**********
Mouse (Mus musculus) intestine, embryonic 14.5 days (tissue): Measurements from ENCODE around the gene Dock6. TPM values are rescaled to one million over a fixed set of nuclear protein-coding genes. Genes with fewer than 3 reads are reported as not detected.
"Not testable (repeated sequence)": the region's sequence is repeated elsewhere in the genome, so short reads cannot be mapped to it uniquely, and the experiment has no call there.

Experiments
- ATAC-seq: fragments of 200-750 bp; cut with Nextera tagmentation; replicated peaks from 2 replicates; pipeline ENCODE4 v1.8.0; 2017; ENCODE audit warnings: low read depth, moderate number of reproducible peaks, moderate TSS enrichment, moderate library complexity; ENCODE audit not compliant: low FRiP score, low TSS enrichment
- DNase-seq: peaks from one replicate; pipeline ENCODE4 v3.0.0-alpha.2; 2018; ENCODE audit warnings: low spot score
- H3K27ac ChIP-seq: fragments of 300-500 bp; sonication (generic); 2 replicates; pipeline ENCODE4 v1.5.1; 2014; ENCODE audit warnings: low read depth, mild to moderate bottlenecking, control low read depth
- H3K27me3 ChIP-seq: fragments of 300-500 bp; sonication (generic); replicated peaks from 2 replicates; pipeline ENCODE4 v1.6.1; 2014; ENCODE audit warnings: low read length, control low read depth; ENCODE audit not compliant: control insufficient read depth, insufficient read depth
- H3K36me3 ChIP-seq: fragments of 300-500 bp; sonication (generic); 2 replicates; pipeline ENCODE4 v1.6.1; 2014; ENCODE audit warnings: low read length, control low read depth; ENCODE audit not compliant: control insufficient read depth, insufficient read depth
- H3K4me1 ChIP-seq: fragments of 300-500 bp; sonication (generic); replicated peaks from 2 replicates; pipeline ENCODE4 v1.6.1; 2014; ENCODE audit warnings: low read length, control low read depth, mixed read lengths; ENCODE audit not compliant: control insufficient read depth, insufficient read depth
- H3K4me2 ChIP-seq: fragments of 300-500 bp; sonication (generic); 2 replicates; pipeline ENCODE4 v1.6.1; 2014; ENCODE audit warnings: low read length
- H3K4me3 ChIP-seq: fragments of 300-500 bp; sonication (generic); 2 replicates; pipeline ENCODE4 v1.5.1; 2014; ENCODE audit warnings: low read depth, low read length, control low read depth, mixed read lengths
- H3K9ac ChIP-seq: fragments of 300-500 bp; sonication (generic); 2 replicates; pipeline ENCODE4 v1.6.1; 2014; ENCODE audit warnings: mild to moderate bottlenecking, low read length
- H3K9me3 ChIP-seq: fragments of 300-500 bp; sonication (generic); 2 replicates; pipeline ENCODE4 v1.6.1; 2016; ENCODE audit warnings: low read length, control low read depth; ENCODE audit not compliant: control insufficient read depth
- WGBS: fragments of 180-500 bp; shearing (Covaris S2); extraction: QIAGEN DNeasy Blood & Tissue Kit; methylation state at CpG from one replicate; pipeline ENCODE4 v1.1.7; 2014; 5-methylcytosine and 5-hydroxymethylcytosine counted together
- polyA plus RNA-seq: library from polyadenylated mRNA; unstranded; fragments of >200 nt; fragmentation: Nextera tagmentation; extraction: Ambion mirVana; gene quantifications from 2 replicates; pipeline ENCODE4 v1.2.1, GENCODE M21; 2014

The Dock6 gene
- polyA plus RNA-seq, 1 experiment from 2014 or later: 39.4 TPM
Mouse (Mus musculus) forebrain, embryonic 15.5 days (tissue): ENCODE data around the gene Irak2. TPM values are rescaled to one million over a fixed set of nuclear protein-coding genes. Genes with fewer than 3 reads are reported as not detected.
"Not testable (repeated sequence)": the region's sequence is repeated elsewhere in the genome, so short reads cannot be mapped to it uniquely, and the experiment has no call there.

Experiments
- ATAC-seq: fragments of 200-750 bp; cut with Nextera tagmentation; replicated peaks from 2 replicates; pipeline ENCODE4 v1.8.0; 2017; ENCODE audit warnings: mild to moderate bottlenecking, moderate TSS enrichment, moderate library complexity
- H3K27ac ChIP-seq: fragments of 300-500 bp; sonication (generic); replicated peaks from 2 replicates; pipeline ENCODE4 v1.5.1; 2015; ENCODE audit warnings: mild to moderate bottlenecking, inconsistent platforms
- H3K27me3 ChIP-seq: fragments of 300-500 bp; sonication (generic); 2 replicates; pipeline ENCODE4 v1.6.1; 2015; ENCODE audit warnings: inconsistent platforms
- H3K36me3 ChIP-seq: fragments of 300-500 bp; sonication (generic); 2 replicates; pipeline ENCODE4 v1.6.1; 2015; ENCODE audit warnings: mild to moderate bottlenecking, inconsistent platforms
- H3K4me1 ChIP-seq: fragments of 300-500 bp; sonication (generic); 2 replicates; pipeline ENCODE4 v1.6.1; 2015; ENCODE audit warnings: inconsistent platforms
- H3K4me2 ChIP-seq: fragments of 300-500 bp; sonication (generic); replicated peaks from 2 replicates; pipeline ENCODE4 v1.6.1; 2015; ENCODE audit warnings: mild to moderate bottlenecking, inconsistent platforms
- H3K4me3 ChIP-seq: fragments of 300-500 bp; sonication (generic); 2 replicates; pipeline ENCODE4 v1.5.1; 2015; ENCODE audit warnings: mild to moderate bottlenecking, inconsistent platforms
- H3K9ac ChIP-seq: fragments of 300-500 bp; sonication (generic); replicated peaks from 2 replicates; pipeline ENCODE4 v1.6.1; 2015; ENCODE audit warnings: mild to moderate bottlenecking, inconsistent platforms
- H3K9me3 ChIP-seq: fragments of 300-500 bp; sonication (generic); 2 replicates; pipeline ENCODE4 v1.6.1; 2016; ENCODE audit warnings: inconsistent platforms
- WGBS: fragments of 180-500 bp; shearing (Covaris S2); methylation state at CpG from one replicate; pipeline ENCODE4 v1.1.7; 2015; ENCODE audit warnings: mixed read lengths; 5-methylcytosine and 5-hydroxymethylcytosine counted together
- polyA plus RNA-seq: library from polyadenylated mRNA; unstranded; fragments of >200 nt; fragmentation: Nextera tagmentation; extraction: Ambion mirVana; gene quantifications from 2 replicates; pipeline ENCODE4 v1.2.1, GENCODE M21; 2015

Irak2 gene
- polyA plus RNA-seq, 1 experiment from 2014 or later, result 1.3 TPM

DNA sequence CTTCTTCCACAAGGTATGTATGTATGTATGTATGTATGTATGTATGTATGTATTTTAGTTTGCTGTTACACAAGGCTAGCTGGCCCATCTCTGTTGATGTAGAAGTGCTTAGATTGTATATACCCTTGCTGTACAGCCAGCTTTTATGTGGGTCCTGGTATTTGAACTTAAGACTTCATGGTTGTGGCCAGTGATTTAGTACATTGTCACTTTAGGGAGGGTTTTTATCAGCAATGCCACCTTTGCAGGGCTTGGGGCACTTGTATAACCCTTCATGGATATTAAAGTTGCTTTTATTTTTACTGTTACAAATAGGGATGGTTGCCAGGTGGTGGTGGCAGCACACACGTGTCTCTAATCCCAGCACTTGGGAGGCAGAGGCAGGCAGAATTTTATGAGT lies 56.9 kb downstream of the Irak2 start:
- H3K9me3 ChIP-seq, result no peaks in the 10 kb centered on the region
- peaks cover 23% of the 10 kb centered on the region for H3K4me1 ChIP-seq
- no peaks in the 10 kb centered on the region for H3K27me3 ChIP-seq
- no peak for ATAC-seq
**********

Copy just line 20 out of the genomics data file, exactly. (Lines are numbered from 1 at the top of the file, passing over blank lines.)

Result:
Experiments